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« Reply #5 on: May 24, 2009, 10:38:35 PM »

Remember:

28 days for queen to emerge and mate and lay eggs
21 days for her offspring to emerge
49 days total

Do you have that kind of time. You are worrying about losing the hive. And if the cell does not emerge?
How far are you from WG Bee Farm ( a NC breeder) for a replacement if needed or any other replacement. Basically remember amount of loss brood in 49 days.

Maybe move the cell to a small mating nuc, if you can. Order a new queen to keep going. And then evaluate the new queen if she emerges. Cull what you need to at that point. Or have a queen for a friend etc.

What you think id you are in NC? We are through here in SC. Not sure what kind of queen I would get this time of year on open breeding from an emergency cell?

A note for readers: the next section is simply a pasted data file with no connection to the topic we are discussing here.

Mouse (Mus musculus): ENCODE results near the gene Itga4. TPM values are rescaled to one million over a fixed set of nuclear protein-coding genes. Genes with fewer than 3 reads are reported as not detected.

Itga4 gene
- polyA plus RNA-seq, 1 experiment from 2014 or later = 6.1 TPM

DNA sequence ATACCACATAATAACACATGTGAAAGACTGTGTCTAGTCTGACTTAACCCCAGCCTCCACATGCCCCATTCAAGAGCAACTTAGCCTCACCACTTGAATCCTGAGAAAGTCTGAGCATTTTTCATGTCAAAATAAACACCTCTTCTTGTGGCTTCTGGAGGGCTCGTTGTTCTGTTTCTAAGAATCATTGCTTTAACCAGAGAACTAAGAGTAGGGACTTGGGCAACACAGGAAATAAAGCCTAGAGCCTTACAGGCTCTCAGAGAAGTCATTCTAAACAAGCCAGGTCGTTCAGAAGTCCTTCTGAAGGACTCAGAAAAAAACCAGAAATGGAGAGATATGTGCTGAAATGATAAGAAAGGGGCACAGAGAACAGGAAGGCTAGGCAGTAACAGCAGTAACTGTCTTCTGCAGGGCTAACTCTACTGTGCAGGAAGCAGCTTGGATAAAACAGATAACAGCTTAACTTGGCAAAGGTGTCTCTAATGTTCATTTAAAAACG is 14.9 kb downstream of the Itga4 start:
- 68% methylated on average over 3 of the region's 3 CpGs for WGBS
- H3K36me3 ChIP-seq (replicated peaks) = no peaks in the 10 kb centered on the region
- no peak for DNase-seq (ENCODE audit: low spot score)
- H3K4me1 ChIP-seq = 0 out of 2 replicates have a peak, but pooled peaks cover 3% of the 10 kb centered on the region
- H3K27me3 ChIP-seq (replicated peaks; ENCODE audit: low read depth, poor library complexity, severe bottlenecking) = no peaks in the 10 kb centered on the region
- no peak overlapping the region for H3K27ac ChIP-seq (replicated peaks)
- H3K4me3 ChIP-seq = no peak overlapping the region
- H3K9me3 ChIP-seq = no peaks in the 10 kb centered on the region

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iddee
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« Reply #6 on: May 24, 2009, 11:22:50 PM »

He is within driving distance to WG bee, Curtis, and busybee to pick up a queen if he wants to spend the money.

The queen cell is only a few days from emerging. you can take 12 days or so from your numbers there. If it were to hatch within a day, mate within 5, and begin laying within 2 or 3 more, he could have eggs in  10 days or less. We have drones all summer, so mating would be no problem.

It's always a gamble, but each one of us must make our own gambles.
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"Listen to the mustn'ts, child. Listen to the don'ts. Listen to the shouldn'ts, the impossibles, the won'ts. Listen to the never haves, then listen close to me . . . Anything can happen, child. Anything can be"

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manfre